This year’s event features a multitude of activities starting Thursday.
Highlights of the festival will be the Grand Parade on Saturday starting at 12:30 p.m. and the Queen Pageant at Viking Middle School on Saturday starting at 7:00 p.m. The parade route is different this year. The starting point of the parade will be on the southwest side of town at the corner of County Road BB (the old road to Baldwin) and 250th St. The route will follow County Road BB into town, down Main Street to River Street and Lockwood St., ending north of Park View community Campus. Parade line-up will be along 250th St. , Southside Drive and Old County Road B.
The Stipes Shows Carnival will be operating all three days, as well as a number of food stands located throughout Woodville. A softball tournament will begin and continue through the weekend.
Dances will be held Thursday, Friday and Saturday nights. Live music by Round 2 will be at the Lion’s tent Thursday from 7 to 11 p.m. On Friday The Zebra Mussels will be at the tent from 9 until 1 a.m. And on Saturday John and Dave with Trigger Happy will be at the tent from 9 to 1 p.m.

Baldwin Area Chamber changes name

At the regular Baldwin Chamber Board meeting held in April, the Board of Directors unanimously voted to change the name of the organization to the Baldwin-Woodville Chamber of Commerce and Visitors Bureau. This decision was not taken lightly. There were many meetings and discussions held about the benefits or issues that may arise with a name change.
When the Baldwin Area Chamber name was chosen, there were few if any chamber organizations in eastern St. Croix County. Since then, there is a new chamber organization in the Hammond/Roberts community and there are many existing chambers throughout the county. The Chamber Board felt it was a necessary change to include Woodville in the name, which will assist with the identity of the area, staying consistent with the name of the school district.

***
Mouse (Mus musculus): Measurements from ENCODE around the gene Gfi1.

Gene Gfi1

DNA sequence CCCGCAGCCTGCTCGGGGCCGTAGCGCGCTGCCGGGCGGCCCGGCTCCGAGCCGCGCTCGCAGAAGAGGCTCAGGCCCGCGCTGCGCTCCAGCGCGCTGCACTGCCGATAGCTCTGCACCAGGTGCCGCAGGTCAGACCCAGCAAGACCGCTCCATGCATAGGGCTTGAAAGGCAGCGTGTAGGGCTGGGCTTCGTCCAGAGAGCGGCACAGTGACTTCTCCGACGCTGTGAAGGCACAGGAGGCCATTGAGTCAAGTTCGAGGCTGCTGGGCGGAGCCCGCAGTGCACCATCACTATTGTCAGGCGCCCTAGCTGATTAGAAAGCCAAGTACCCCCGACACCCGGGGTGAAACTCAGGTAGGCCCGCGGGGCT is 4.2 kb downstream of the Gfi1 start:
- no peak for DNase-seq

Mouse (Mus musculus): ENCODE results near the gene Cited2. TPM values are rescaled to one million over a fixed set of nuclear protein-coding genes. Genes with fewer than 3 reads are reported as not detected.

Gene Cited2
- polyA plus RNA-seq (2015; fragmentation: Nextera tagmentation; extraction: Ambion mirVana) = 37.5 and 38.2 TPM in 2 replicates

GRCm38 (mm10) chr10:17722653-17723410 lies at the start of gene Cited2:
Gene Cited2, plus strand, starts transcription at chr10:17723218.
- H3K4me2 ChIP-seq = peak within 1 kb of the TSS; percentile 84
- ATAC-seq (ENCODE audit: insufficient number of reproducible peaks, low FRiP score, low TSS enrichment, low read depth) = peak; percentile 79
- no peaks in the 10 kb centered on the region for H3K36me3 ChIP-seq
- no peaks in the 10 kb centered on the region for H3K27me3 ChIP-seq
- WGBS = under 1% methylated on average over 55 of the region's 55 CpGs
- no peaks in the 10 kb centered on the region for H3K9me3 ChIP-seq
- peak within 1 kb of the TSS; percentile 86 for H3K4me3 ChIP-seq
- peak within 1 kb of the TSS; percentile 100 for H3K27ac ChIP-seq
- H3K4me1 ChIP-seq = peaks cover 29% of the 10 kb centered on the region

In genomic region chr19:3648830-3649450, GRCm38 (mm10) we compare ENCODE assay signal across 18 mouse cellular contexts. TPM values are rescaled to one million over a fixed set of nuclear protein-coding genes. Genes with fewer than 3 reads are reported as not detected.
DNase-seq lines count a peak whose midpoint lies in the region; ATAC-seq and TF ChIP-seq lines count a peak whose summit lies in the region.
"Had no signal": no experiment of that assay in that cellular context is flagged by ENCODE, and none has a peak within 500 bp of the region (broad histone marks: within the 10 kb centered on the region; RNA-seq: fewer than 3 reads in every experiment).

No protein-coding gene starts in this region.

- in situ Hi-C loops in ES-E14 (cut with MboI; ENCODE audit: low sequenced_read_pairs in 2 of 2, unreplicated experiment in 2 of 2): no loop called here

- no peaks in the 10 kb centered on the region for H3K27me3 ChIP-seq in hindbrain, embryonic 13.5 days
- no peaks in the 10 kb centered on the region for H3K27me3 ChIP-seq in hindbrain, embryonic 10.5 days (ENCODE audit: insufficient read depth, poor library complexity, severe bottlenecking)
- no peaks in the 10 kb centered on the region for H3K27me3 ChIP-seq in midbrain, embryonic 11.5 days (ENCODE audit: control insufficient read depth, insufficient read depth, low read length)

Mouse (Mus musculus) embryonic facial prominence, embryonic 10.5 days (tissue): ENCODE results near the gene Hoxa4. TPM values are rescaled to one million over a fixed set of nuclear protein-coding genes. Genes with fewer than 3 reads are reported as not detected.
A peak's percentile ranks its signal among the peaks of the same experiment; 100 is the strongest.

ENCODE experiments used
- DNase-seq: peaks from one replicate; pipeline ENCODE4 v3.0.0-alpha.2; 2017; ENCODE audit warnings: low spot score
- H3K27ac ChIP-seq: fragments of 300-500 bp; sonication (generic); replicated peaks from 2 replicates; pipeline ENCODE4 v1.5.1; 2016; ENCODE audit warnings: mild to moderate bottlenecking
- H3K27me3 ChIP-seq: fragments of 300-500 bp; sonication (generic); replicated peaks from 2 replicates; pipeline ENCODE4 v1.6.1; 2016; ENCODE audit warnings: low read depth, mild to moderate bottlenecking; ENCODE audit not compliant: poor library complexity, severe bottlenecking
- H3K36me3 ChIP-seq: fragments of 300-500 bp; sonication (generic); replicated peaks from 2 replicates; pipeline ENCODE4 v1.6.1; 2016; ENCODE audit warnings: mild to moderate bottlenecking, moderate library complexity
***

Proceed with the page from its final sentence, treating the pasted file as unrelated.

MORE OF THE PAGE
“The name change is a way for the public to recognize that the Baldwin-Woodville area has a lot to offer its community members and visitors,” said Chamber President Tracy Carlson.
The Chamber continues to support all the member businesses by being a leading provider of economic, community, and workforce development solutions for the Baldwin-Woodville region. The Chamber offers networking events for its members, facilitates the maintenance and volunteer base for the Windmill, sponsors a Chili Cook-off in the fall and provides other services to its members and the community throughout the year.
Visit the chamber on-line at to find out more about this local organization.

From the Exchanges
    Interesting News Items from
         Surrounding Communities

RIVER FALLS JOURNAL: A Pierce County jury has awarded over $350,000 to a River Falls High School teacher who tripped over a jump rope rack after a motion sensor shut off hallway lights. In a verdict signed April 29, jurors determined $363,963 will fairly compensate physical education teacher Ryan D. Bishop and his wife for injuries he suffered in the high school Oct. 6, 2004. The jury found Westra Construction, Waupun, the general contractor for the school, was 57% negligent; B&B Electric, Eau Claire, was 28% negligent; and the high school was 15% negligent. Jurors determined Bishop was also negligent but said his negligence wasn’t a cause of the accident. The award was divided this way: $33,000 for past injuries; $175,000 for future injuries; $6,000 for past loss of earning capacity; $45,000 for future loss of earning capacity; $31,263 for past medical expenses; $67,500 for future medical care; and $6,200 to Bishop’s wife Renee for loss of companionship. In a pre-trial deposition, Bishop said he had been in a storage area west of the gym repairing hockey sticks when the lights went off. He said he made his way to the hall wall, feeling along it with his right hand, then hit something with his foot and stepped on the edge of a jump rope rack, twisted his foot and fell to the ground. He was diagnosed with torn cartilage in his knee and a herniated disc in his lower back.